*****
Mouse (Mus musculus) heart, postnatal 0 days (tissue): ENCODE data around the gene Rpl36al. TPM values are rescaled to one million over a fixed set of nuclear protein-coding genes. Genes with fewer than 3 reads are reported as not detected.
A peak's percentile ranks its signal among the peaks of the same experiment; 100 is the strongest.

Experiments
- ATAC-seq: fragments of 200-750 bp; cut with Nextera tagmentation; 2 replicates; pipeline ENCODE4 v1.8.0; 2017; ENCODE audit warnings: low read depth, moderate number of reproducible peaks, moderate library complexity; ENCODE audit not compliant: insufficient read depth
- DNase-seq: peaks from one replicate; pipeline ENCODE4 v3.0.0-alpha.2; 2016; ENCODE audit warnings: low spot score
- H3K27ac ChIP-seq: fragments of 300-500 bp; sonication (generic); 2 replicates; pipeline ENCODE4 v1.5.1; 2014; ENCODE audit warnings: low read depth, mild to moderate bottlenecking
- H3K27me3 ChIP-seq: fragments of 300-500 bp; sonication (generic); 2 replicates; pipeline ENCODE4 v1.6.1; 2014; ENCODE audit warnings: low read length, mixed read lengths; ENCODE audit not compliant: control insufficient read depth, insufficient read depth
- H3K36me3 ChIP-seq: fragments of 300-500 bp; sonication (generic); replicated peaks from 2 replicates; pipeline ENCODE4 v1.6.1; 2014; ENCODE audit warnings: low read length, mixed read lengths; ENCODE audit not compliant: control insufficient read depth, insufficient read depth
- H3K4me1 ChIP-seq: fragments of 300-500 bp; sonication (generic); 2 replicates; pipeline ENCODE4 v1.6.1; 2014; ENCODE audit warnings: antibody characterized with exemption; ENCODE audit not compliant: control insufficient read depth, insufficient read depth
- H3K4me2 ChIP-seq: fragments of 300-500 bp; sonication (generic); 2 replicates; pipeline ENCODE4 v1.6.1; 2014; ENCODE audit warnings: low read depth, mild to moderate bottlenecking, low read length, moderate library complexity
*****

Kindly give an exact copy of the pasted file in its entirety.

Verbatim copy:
Mouse (Mus musculus) heart, postnatal 0 days (tissue): ENCODE data around the gene Rpl36al. TPM values are rescaled to one million over a fixed set of nuclear protein-coding genes. Genes with fewer than 3 reads are reported as not detected.
A peak's percentile ranks its signal among the peaks of the same experiment; 100 is the strongest.

Experiments
- ATAC-seq: fragments of 200-750 bp; cut with Nextera tagmentation; 2 replicates; pipeline ENCODE4 v1.8.0; 2017; ENCODE audit warnings: low read depth, moderate number of reproducible peaks, moderate library complexity; ENCODE audit not compliant: insufficient read depth
- DNase-seq: peaks from one replicate; pipeline ENCODE4 v3.0.0-alpha.2; 2016; ENCODE audit warnings: low spot score
- H3K27ac ChIP-seq: fragments of 300-500 bp; sonication (generic); 2 replicates; pipeline ENCODE4 v1.5.1; 2014; ENCODE audit warnings: low read depth, mild to moderate bottlenecking
- H3K27me3 ChIP-seq: fragments of 300-500 bp; sonication (generic); 2 replicates; pipeline ENCODE4 v1.6.1; 2014; ENCODE audit warnings: low read length, mixed read lengths; ENCODE audit not compliant: control insufficient read depth, insufficient read depth
- H3K36me3 ChIP-seq: fragments of 300-500 bp; sonication (generic); replicated peaks from 2 replicates; pipeline ENCODE4 v1.6.1; 2014; ENCODE audit warnings: low read length, mixed read lengths; ENCODE audit not compliant: control insufficient read depth, insufficient read depth
- H3K4me1 ChIP-seq: fragments of 300-500 bp; sonication (generic); 2 replicates; pipeline ENCODE4 v1.6.1; 2014; ENCODE audit warnings: antibody characterized with exemption; ENCODE audit not compliant: control insufficient read depth, insufficient read depth
- H3K4me2 ChIP-seq: fragments of 300-500 bp; sonication (generic); 2 replicates; pipeline ENCODE4 v1.6.1; 2014; ENCODE audit warnings: low read depth, mild to moderate bottlenecking, low read length, moderate library complexity